President Donald Trump hosted the White House official ceremony on Tuesday, Sept. 15, where the historic peace agreements between Israel, the United Arab Emirates, and Bahrain were officially signed.

President Donald Trump signed the diplomatic pacts agreed to weeks ago between Israel and two Persian Gulf nations. The agreements are expected to create a new order in the Middle East that will end decades of war and misery, generating a multiplier effect among the other countries in the region by promoting a future of peace, stability, and prosperity.

“Today, nations across the region and throughout the world are joining together, united in their determination to build a better future.” President Trump said at a press conference before signing the peace treaties with his Middle Eastern peers.

In August, the president had already confirmed an agreement between the United Arab Emirates and Israel normalizing their economic and political relations. It was the first such agreement between Israel and a major Arab country since 1994.

On August 13, President Trump said of the peace negotiations between the two countries: “After 49 years, Israel and the United Arab Emirates will fully normalize their diplomatic relations. They will exchange embassies and ambassadors and begin cooperation across the board and on a broad range of areas including tourism, education, healthcare, trade, and security,” said ABCNews after a media press conference.

Last week, as President Trump announced in a press release, Israel also agreed with Bahrain on a mutual commitment to begin the process of exchanging embassies and ambassadors, developing direct flights between the two countries, and launching cooperative initiatives in a wide range of sectors.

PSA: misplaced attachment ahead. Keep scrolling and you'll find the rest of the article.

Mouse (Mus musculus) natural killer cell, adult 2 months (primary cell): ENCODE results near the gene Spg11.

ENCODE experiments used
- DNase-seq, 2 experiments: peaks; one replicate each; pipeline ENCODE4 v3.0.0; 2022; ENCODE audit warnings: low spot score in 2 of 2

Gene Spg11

The agreements also included key development issues such as education, health, trade, and security. They are the beginning of normalized relations between Israel and its neighbors, with more likely to follow, they said today from the White House.

From these agreements between Israel, the United Arab Emirates, and Bahrain, it is hoped that peace will be strengthened in the region. An essential factor is that Muslims will now have greater access to the Al Aqsa Mosque for peaceful prayer, countering extremists who use the false narrative that al-Aqsa Mosque is under attack and that Muslims cannot pray at the holy site.

The two agreements are no mere coincidence; they result from the Trump administration’s political decision to redouble efforts to rebuild the confidence of countries in the Middle East region both with the United States and with each other, and thus move them away from the conflicts of the past.

According to the White House statement, President Trump expressed a decisive repudiation of the United States’ international policy approaches in previous years, which only served to help fuel division while doing nothing to prevent conflict in the Middle East.

Instead, thanks to new policies, the Middle East and Africa nations are increasingly working together to build a more peaceful and prosperous future.

It is hoped that normalized relations will succeed in accelerating growth and economic opportunities throughout the region by allowing for the expansion of trade and financial ties.